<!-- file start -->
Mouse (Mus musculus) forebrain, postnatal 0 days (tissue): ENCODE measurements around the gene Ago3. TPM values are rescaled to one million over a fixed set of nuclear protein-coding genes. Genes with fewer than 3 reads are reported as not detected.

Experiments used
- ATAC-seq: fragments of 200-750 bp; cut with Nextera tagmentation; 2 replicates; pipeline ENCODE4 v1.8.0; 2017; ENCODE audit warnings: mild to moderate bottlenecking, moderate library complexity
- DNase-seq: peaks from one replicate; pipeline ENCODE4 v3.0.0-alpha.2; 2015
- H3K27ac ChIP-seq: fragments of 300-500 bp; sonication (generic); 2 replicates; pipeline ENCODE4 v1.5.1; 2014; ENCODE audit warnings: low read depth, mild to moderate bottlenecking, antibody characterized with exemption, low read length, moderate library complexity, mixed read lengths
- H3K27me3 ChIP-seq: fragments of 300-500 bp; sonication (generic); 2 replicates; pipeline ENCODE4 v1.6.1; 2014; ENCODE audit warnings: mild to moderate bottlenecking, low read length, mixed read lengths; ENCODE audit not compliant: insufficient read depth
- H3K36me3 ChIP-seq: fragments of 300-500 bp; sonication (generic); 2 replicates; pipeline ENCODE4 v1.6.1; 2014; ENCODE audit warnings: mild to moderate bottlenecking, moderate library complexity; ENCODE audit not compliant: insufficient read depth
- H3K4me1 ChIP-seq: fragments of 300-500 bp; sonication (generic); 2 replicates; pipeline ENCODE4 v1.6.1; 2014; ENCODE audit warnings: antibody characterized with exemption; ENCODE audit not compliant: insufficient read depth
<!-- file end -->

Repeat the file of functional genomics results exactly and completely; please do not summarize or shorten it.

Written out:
Mouse (Mus musculus) forebrain, postnatal 0 days (tissue): ENCODE measurements around the gene Ago3. TPM values are rescaled to one million over a fixed set of nuclear protein-coding genes. Genes with fewer than 3 reads are reported as not detected.

Experiments used
- ATAC-seq: fragments of 200-750 bp; cut with Nextera tagmentation; 2 replicates; pipeline ENCODE4 v1.8.0; 2017; ENCODE audit warnings: mild to moderate bottlenecking, moderate library complexity
- DNase-seq: peaks from one replicate; pipeline ENCODE4 v3.0.0-alpha.2; 2015
- H3K27ac ChIP-seq: fragments of 300-500 bp; sonication (generic); 2 replicates; pipeline ENCODE4 v1.5.1; 2014; ENCODE audit warnings: low read depth, mild to moderate bottlenecking, antibody characterized with exemption, low read length, moderate library complexity, mixed read lengths
- H3K27me3 ChIP-seq: fragments of 300-500 bp; sonication (generic); 2 replicates; pipeline ENCODE4 v1.6.1; 2014; ENCODE audit warnings: mild to moderate bottlenecking, low read length, mixed read lengths; ENCODE audit not compliant: insufficient read depth
- H3K36me3 ChIP-seq: fragments of 300-500 bp; sonication (generic); 2 replicates; pipeline ENCODE4 v1.6.1; 2014; ENCODE audit warnings: mild to moderate bottlenecking, moderate library complexity; ENCODE audit not compliant: insufficient read depth
- H3K4me1 ChIP-seq: fragments of 300-500 bp; sonication (generic); 2 replicates; pipeline ENCODE4 v1.6.1; 2014; ENCODE audit warnings: antibody characterized with exemption; ENCODE audit not compliant: insufficient read depth